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Nigeria’s obsession with owning refineries is counter-productive

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Nigeria’s obsession with owning refineries is counter-productive

The Nigerian government’s obsession with owning and running refineries is costing the country an average of N10 billion monthly, without producing any petroleum products despite several so-called Turn-Around-Maintenance (TAM) activities announced in the past.

For the umpteenth time, Africa’s biggest oil producer is attempting again in 2021 to get its refineries working, with the objective of weaning the country off imported fuel. However, the government’s stewardship of the refineries has been abysmal.

Nigeria’s first refinery was built in 1960 by Shell and British Petroleum with each owning 50 percent stake. They decided to do this because they were the main marketers of petroleum products (downstream products) in Nigeria – petrol, kerosene, liquefied petroleum gas (LPG), before any refinery was built in Nigeria. As soon as crude oil was found in commercial quantities, Shell, being the largest producer joined forces with BP to build a refinery.

At that time they started with 38, 000 barrels per day because that was all they needed to meet the needs of the Nigerian economy. Two years after they increased to 60, 000 barrels per day.

Shell and BP still owned the refinery at the time, and neither the Nigerian National Petroleum Corporation (NNPC) nor any local government or player was involved.

Soon after, Nigeria joined the Organisation of Petroleum Exporting Countries (OPEC) and the organisation asked all member states should own at least 60 percent of all the major oil companies in their respective countries. This was how the government stepped in, took 60 percent and gave the oil companies 40 percent.

From about 1978, the NNPC decided to increase its shareholding of the Port Harcourt refinery owned by Shell and BP (at 50% each) to 100 percent. The refinery was nationalised essentially. Even then, petroleum imports were heavy and not meeting the required standards. This was when the Federal military government decided to site a new refinery in Warri.

The feasibility studies that were done for Warri refinery showed that Nigeria would have to build new refineries to meet the growing demands. The demand was growing at about 16 percent per annum for petrol, 12 percent for kerosene; diesel and others were about 12 – 14 percent. Fifteen percent growth of product consumption every year as of 1975 – 76 resulted in Warri refinery being completed in 1978. Immediately after that, the Kaduna project was started.

From 1990 – 91 Nigeria was completely self-sufficient in all products and was exporting to West Africa. Between 1991 and now, the refineries lost steam for lack of maintenance, as and when due. At the moment, all the refineries have been shut down; not one is producing anything today.

According to the National Refineries Special Task Force Report of 2012, during the early 1990s, Nigerian refineries produced enough petroleum products to satisfy national demand and exported the excess.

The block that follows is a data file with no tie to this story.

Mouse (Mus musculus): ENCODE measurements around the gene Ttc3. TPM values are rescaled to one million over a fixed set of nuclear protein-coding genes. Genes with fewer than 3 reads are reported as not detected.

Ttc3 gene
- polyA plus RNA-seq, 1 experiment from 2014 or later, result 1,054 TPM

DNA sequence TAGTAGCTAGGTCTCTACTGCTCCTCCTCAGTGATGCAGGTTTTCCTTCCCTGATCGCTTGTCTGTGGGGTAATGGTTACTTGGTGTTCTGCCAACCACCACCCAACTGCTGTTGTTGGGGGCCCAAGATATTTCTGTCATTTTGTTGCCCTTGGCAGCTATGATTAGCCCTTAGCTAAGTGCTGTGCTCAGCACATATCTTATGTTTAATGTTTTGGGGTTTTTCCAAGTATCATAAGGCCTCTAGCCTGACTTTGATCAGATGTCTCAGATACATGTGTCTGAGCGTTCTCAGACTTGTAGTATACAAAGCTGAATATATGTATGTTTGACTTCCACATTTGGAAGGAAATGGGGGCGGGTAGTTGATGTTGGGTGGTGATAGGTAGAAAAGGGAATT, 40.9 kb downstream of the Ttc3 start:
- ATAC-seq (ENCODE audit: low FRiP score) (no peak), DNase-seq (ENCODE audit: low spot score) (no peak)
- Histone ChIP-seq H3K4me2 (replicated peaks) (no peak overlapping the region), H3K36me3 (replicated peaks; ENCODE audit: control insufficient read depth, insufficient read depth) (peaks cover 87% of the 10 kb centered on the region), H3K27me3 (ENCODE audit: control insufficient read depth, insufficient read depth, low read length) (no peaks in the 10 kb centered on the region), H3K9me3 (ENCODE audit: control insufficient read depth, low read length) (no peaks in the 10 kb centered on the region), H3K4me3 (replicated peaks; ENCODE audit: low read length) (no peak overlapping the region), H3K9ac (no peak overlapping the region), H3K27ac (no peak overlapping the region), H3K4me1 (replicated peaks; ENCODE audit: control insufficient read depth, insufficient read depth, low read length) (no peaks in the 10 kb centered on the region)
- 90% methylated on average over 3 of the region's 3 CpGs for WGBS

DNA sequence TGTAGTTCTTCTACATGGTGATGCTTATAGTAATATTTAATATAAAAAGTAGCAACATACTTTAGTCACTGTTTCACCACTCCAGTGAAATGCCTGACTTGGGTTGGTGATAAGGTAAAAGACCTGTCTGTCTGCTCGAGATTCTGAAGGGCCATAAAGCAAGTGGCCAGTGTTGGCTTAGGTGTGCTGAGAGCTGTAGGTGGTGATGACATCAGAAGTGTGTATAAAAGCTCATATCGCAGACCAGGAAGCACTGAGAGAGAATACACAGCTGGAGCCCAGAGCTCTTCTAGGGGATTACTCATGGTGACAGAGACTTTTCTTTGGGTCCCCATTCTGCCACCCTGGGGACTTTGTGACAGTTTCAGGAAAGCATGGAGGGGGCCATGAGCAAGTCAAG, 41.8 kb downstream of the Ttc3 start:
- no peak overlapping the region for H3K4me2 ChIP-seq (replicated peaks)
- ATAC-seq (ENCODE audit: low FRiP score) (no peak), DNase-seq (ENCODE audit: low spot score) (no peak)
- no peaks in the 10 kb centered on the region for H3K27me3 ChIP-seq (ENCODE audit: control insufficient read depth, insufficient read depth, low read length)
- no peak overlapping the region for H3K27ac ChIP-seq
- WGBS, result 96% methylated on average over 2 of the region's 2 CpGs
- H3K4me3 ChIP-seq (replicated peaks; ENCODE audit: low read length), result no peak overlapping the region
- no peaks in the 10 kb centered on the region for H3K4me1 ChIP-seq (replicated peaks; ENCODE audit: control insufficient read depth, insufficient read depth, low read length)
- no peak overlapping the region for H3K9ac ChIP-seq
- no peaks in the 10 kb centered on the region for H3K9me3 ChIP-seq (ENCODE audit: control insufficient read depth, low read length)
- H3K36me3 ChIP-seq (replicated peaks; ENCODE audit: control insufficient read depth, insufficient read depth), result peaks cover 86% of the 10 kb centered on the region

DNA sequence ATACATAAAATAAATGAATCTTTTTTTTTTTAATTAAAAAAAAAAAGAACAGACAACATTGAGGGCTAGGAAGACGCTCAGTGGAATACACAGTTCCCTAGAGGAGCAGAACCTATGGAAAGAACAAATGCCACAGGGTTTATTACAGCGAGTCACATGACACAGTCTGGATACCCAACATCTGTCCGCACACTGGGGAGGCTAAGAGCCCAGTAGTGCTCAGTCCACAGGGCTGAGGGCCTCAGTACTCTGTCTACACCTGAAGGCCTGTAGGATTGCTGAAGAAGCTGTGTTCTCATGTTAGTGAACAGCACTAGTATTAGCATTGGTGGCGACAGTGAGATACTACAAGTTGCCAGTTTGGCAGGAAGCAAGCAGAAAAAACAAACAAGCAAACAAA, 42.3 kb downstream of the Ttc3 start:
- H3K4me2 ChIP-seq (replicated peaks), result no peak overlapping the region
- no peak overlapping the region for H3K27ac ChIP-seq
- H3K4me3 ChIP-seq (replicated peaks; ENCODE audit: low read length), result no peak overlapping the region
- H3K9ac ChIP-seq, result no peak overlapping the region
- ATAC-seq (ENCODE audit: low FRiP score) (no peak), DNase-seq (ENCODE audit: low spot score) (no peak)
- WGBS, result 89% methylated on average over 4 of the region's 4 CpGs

However, Nigeria’s golden age of crude oil refining was not sustained. People with a deep understanding of the sector have said that the series of so-called Turnaround Maintenances (TAM) in the last 21 years have been shams and never done properly.

The only one done properly was that of the Port Harcourt refinery in 1991, after one and half years of operation by the original contractor who brought in Saipem as a sub-contractor.

The Task Force found that all the refineries, Warri, Port Harcourt and Kaduna, had failed to meet the normal international benchmarking standards; namely, 80 – 90 percent capacity utilisation and 90 percent on-stream time efficiency for continuous operation.

This placed the Nigerian refineries at the worst rating in Africa, with only 18 percent average annual capacity utilisation in the period 2006 – 2009, according to Refineries Survey in the Oil & Gas Journal.

The most pivotal of the root causes of refineries bankruptcy in Nigeria according to the Task Force is that the current ownership structure and business model have failed to adequately provide for the safe and efficient performance of the refineries.

In the past, there have been talks of bringing partners to help refurbish the refineries and run them. The petroleum refining business is capital intensive. To repair the Port Harcourt refinery today will cost at least $1 billion. If a company forms a partnership with the government or NNPC and brings in $1 billion, or even half a billion dollars, they should demand equity share.

Equity means they have say and control over how the place is run. Nobody will touch those refineries without equity control.

This means the government needs to sell some shares. This could even be privatisation where as much as 80percent of equity belongs to a private party. Even if the government does not bring its contribution, the refinery will run, such as the Nigeria Liquefied Natural Gas (NLNG) Limited. This simply means the government gets no dividend for not contributing. It is also important that the right private investors get it.

We see the importance of the right private investors getting it and canvass same.

Nigeria’s obsession with owning refineries is counter-productive

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